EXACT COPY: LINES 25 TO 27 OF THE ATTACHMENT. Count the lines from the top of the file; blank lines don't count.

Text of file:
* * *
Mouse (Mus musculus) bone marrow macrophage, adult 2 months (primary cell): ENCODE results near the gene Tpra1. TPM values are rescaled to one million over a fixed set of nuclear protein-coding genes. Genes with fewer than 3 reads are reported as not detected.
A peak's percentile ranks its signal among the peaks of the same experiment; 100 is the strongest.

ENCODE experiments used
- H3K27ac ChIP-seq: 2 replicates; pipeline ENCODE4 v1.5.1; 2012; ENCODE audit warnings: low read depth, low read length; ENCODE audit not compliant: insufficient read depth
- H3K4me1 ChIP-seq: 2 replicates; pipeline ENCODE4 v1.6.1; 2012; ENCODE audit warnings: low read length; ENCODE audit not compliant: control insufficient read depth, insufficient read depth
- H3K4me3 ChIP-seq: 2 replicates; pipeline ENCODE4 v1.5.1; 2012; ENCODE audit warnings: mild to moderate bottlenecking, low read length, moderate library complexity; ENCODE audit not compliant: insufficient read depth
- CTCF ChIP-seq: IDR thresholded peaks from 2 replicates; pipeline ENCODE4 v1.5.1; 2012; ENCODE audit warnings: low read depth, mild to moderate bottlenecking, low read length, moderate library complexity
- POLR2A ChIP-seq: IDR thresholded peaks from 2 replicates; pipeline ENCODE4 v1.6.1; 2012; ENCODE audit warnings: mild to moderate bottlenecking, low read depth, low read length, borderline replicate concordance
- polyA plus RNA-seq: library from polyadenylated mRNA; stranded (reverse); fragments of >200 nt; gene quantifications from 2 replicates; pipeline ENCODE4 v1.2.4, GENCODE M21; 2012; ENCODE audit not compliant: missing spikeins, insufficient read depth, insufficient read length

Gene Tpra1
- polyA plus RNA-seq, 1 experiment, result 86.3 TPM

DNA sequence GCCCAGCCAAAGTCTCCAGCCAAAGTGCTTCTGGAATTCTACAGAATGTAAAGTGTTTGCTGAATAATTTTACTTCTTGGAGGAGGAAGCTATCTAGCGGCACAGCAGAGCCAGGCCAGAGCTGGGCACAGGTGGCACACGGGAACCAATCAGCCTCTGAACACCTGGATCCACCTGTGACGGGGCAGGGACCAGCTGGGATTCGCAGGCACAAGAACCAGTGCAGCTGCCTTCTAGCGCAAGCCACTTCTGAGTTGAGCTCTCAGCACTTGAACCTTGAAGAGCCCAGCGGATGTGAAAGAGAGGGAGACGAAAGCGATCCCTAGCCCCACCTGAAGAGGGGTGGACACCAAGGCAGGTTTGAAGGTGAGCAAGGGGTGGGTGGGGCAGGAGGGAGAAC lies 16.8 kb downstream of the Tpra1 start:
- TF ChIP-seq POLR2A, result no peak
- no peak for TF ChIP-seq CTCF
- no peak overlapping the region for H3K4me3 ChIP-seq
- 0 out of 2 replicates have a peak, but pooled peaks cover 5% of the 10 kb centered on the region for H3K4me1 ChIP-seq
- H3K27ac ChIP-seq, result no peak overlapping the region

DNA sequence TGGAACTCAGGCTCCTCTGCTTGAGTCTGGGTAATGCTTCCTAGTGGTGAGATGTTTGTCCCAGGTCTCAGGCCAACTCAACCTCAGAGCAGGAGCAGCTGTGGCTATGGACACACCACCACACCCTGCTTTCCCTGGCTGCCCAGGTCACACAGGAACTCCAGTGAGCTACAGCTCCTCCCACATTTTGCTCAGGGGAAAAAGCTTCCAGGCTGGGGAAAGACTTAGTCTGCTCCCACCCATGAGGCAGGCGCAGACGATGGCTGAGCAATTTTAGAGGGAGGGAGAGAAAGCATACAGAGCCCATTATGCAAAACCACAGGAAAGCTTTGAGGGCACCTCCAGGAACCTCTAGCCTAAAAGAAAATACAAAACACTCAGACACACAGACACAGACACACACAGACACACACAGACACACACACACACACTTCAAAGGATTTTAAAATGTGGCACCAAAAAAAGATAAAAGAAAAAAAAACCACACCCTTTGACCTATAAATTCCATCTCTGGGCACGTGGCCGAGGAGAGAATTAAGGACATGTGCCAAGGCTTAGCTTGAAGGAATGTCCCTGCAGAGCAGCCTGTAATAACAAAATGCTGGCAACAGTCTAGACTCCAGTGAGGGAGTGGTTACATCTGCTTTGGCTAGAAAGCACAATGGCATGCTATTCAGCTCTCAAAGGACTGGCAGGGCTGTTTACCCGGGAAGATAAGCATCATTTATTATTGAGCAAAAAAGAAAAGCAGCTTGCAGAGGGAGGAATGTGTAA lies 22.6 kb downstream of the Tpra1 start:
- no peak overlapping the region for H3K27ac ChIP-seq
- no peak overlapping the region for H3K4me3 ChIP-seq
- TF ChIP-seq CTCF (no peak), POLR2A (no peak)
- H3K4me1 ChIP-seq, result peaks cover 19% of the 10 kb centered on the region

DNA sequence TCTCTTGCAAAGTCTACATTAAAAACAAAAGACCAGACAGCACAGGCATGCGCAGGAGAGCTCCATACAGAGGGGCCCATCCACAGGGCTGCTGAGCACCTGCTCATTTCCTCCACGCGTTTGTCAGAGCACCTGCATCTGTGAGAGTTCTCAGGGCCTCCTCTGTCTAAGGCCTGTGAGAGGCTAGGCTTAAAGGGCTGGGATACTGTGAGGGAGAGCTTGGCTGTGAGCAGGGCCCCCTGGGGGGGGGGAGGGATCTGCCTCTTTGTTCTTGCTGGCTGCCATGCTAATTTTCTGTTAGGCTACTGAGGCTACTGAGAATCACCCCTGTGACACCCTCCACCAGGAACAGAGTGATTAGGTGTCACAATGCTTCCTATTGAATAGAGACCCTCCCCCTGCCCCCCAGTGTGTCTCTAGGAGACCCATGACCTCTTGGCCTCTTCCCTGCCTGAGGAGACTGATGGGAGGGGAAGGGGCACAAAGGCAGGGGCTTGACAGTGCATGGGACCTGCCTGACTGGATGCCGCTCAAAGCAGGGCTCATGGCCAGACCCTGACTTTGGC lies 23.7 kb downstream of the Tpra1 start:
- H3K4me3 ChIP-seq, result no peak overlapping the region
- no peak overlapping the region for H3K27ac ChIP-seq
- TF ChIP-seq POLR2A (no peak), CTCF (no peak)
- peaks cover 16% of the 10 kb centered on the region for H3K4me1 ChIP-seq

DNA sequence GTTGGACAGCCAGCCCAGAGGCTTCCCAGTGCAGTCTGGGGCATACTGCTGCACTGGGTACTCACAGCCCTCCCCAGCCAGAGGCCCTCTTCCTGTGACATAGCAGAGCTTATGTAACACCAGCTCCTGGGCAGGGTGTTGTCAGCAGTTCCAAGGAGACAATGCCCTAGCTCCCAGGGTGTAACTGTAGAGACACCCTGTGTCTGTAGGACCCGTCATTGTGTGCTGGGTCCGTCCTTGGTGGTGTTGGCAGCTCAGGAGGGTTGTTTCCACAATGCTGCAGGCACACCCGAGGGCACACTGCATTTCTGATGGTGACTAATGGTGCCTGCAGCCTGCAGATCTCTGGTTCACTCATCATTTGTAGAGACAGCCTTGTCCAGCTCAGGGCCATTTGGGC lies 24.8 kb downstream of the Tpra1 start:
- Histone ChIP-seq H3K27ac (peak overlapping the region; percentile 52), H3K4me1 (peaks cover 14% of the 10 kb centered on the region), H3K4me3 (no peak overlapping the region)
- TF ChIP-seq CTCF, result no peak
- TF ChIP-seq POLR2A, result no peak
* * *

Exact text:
- no peak overlapping the region for H3K27ac ChIP-seq
- TF ChIP-seq POLR2A (no peak), CTCF (no peak)
- peaks cover 16% of the 10 kb centered on the region for H3K4me1 ChIP-seq